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Kidney Int. 2016 Aug;90(2):262-271. doi: 10.1016/j.kint.2016.02.037. Epub 2016 May 12.

Preservation of residual kidney function in hemodialysis patients: reviving an old concept.

Author information

1
Hofstra Northwell School of Medicine, Division of Kidney Diseases and Hypertension, Northwell Health, Great Neck, New York, USA.
2
Hofstra Northwell School of Medicine, Division of Kidney Diseases and Hypertension, Northwell Health, Great Neck, New York, USA. Electronic address: sfishbane@nshs.edu.
3
Harold Simmons Center for Kidney Disease Research and Epidemiology, Division of Nephrology and Hypertension, University of California Irvine, School of Medicine, Orange, California, USA.
4
Harold Simmons Center for Kidney Disease Research and Epidemiology, Division of Nephrology and Hypertension, University of California Irvine, School of Medicine, Orange, California, USA; Fielding School of Public Health at UCLA, Los Angeles, California, USA; Los Angeles Biomedical Research Institute at Harbor-UCLA, Torrance, California, USA.

Abstract

Residual kidney function (RKF) may confer a variety of benefits to patients on maintenance dialysis. RKF provides continuous clearance of middle molecules and protein-bound solutes. Whereas the definition of RKF varies across studies, interdialytic urine volume may emerge as a pragmatic alternative to more cumbersome calculations. RKF preservation is associated with better patient outcomes including survival and quality of life and is a clinical parameter and research focus in peritoneal dialysis. We propose the following practical considerations to preserve RKF, especially in newly transitioned (incident) hemodialysis patients: (1) periodic monitoring of RKF in hemodialysis patients through urine volume and including residual urea clearance with dialysis adequacy and outcome markers such as anemia, fluid gains, minerals and electrolytes, nutritional, status and quality of life; (2) avoidance of nephrotoxic agents such as radiocontrast dye, nonsteroidal anti-inflammatory drugs, and aminoglycosides; (3) more rigorous hypertension control and minimizing intradialytic hypotensive episodes; (4) individualizing the initial dialysis prescription with consideration of an incremental/infrequent approach to hemodialysis initiation (e.g., twice weekly) or peritoneal dialysis; and (5) considering a lower protein diet, especially on nondialysis days. Because RKF appears to be associated with better patient outcomes, it requires more clinical and research focus in the care of hemodialysis and peritoneal dialysis patients.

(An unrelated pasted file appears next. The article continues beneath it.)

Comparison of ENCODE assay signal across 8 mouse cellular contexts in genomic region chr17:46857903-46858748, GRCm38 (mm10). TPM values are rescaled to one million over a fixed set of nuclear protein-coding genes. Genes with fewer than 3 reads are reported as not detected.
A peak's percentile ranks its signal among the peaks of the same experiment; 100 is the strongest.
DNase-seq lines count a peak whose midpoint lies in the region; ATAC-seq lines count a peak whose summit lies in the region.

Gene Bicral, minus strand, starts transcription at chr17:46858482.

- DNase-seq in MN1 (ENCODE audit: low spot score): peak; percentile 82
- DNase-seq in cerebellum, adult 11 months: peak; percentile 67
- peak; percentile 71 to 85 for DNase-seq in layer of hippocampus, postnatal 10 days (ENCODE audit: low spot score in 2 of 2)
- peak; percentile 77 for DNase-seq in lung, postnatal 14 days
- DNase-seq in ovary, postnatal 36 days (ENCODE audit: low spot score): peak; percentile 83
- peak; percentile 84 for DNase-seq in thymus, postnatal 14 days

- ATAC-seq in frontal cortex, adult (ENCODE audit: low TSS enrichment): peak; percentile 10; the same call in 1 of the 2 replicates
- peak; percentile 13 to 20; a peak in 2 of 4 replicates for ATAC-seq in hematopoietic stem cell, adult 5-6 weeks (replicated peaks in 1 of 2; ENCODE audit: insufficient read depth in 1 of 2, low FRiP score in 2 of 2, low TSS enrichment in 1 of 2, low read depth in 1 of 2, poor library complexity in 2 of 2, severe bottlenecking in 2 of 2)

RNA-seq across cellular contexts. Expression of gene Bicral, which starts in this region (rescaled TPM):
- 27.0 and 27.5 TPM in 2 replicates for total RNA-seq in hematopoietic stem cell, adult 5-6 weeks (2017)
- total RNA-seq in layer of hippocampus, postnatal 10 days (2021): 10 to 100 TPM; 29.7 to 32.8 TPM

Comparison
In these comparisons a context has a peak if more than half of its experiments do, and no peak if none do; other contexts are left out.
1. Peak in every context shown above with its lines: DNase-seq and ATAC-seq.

KEYWORDS:

end-stage renal disease; incremental hemodialysis; residual kidney function

PMID:
27182000
PMCID:
PMC5798008
DOI:
10.1016/j.kint.2016.02.037
[Indexed for MEDLINE]
Free PMC Article

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